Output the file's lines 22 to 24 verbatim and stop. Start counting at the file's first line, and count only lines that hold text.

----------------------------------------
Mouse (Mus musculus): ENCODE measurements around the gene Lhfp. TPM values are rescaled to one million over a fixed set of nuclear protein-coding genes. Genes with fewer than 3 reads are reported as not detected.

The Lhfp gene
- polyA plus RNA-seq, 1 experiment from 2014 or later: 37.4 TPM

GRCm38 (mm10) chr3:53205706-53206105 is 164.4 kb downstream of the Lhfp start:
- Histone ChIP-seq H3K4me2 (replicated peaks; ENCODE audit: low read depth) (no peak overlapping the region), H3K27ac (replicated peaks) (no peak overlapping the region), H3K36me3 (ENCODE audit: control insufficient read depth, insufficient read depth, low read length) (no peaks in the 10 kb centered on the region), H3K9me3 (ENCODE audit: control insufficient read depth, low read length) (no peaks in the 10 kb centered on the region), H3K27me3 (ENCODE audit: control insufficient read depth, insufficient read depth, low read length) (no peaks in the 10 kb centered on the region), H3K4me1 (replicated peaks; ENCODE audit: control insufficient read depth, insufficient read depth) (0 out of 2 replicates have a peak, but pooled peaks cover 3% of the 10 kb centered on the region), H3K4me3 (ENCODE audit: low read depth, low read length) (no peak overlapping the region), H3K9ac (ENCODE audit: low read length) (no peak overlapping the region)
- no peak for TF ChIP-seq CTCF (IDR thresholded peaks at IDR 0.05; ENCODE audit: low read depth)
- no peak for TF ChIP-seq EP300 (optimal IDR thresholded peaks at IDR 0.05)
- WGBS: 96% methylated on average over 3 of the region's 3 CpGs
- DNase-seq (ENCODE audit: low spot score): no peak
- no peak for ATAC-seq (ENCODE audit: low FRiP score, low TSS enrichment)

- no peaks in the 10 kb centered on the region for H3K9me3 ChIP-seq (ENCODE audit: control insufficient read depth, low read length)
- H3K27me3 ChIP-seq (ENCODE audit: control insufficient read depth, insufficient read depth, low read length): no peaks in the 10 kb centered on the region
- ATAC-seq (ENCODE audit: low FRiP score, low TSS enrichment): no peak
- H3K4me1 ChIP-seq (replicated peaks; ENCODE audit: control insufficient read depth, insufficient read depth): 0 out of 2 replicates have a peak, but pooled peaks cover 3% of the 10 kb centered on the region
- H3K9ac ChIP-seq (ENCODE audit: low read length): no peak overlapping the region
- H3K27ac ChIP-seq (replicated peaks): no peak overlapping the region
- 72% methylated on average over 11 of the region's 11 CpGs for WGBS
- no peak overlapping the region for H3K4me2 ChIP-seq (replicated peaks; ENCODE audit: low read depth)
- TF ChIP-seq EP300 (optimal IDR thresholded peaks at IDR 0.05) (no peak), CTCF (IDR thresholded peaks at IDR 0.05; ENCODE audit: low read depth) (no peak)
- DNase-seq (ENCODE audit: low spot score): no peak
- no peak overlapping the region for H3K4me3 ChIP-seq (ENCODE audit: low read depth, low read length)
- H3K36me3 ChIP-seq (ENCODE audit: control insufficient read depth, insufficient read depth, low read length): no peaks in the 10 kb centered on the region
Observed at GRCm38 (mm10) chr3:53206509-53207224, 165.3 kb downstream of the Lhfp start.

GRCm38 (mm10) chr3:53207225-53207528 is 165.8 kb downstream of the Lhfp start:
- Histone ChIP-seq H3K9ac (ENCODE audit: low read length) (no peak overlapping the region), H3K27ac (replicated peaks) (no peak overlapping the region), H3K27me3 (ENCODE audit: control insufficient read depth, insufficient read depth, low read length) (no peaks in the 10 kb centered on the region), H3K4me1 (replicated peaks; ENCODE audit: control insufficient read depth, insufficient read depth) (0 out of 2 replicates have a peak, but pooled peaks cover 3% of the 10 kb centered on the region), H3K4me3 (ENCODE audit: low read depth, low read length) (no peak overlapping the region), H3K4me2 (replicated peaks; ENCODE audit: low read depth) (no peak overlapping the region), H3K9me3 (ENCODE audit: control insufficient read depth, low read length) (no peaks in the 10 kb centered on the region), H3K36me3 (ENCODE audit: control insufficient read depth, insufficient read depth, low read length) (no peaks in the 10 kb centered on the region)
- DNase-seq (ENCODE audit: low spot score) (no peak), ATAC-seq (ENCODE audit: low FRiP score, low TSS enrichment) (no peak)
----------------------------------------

- H3K36me3 ChIP-seq (ENCODE audit: control insufficient read depth, insufficient read depth, low read length): no peaks in the 10 kb centered on the region
Observed at GRCm38 (mm10) chr3:53206509-53207224, 165.3 kb downstream of the Lhfp start.

GRCm38 (mm10) chr3:53207225-53207528 is 165.8 kb downstream of the Lhfp start: